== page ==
Home / Business / Stellantis offers retirement incentives to workers at Windsor, Brampton auto-assembly plants in Ontario

Stellantis offers retirement incentives to workers at Windsor, Brampton auto-assembly plants in Ontario

Stellantis is offering a “retirement incentive program” to employees at its Ontario assembly plants in Windsor and Brampton ahead of a multibillion-dollar shift to electric vehicle production, but the automaker is not commenting on how much it expects to shrink its workforce. 

Automaker says it’s ‘firmly committed to the future of its Canadian operations.’

Stellantis is offering a “retirement incentive program” to employees at its Ontario assembly plants in Windsor and Brampton ahead of a multibillion-dollar shift to electric vehicle production, but the automaker is not commenting on how much it expects to shrink its workforce.

In a statement on Tuesday, the company formerly known as Fiat Chrysler said the incentives are for eligible employees.

The company said the “workforce reduction” would take place over the next couple of months but it would not directly comment on whether it was planning layoffs.

The company also said it’s “firmly committed to the future of its Canadian operations,” and referenced its plan to invest $3.6 billion toward the Brampton and Windsor plants.

“As we transition to a sustainable, mobility tech company, we continue to review our operations for efficiencies,” a spokesperson for the company said.

The company has also promised to bring Windsor back to a three-shift operation. Stellantis eliminated that shift in 2020, and, prior to new investments announced this year, had planned to eliminate the second shift as well.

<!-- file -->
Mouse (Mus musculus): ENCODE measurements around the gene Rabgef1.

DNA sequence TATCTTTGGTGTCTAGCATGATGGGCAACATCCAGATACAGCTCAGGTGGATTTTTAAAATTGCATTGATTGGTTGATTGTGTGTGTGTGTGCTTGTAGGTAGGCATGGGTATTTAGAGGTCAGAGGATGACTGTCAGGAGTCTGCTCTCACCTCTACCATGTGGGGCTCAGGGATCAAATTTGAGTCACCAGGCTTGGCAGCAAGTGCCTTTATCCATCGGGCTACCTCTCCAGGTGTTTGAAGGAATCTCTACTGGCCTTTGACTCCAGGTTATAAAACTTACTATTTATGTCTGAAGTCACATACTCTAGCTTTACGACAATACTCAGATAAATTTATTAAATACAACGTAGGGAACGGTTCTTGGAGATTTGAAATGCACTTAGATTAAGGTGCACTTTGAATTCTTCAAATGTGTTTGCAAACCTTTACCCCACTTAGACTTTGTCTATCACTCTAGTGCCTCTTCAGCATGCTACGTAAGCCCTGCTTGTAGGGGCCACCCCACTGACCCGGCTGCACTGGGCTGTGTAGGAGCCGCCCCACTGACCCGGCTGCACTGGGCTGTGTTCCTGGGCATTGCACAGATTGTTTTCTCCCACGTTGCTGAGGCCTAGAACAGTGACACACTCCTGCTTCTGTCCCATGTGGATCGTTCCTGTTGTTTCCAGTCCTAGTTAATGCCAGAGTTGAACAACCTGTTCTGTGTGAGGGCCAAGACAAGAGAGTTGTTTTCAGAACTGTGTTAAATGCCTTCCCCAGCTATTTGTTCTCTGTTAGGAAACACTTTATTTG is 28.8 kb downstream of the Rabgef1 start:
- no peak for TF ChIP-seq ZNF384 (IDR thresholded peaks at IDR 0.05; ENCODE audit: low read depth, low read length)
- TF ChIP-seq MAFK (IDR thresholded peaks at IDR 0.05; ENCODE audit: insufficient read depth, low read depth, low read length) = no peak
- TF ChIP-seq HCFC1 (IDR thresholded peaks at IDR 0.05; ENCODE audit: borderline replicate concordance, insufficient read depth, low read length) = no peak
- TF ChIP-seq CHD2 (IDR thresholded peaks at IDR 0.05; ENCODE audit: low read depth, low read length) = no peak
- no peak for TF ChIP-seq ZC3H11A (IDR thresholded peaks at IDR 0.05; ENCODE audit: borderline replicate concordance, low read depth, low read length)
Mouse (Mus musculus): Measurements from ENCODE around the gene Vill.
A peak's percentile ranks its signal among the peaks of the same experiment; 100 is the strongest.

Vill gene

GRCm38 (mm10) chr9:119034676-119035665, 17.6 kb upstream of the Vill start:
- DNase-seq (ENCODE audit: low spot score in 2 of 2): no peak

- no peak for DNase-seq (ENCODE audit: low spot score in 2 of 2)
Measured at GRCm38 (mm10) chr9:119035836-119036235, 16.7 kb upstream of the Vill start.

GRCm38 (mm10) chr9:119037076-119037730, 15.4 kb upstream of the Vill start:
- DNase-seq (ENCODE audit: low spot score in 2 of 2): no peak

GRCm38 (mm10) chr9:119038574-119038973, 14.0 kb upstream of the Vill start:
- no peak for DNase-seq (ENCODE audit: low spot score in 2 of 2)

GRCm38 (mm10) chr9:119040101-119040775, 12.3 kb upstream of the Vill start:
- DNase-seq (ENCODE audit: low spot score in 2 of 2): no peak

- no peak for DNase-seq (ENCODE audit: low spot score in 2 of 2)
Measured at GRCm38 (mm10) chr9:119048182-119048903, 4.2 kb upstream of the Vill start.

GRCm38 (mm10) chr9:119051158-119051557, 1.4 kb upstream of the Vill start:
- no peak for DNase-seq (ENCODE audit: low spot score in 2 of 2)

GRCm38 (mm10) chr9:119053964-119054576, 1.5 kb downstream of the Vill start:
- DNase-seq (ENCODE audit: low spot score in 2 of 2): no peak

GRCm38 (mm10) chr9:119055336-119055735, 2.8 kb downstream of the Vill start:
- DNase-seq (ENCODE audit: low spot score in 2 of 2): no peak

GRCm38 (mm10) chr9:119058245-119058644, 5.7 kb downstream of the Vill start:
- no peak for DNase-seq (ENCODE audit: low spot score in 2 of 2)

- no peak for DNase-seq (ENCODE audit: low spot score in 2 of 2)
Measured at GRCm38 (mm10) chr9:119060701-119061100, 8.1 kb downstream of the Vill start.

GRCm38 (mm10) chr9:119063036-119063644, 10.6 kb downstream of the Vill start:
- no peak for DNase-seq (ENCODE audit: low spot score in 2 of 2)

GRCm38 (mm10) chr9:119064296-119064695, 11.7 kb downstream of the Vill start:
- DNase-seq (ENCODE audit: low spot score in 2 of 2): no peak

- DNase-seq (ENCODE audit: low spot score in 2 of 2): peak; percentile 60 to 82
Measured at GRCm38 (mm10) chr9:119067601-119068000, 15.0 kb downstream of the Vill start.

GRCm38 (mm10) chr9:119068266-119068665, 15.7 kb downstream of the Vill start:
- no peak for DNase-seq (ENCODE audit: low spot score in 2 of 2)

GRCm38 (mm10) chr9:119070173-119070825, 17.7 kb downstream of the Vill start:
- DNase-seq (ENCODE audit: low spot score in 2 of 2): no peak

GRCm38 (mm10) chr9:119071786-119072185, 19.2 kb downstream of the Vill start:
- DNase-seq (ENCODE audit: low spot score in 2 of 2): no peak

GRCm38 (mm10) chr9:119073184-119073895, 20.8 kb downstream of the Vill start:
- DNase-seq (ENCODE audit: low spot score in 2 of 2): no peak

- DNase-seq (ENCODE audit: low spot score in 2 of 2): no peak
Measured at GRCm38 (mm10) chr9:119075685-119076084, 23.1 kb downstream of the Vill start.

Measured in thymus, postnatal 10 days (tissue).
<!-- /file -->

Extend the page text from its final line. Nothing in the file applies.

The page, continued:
Stellantis said it would look to place laid off employees in any new full-time positions as they open up.

The company declined an interview request.

CBC News has also reached out to Unifor Local 444, the union representing Windsor autoworkers, for comment but president Dave Cassidy was unavailable for an interview.

Workers who spoke with CBC News during the afternoon shift change at the Windsor Assembly Plant on Tuesday were just learning of the news.

Autoworker Paul Durocher, 62, said if he were offered a buyout, he’d take it.

“Junior people would be able to stay at work and I’d be able to get out of here,” he said.

Dan St. Louis, who has been at the plant since 1984, wants to see what the company is offering before making a choice.

“I have to see the package and crunch the numbers,” he said.

with files from Jacob Barker

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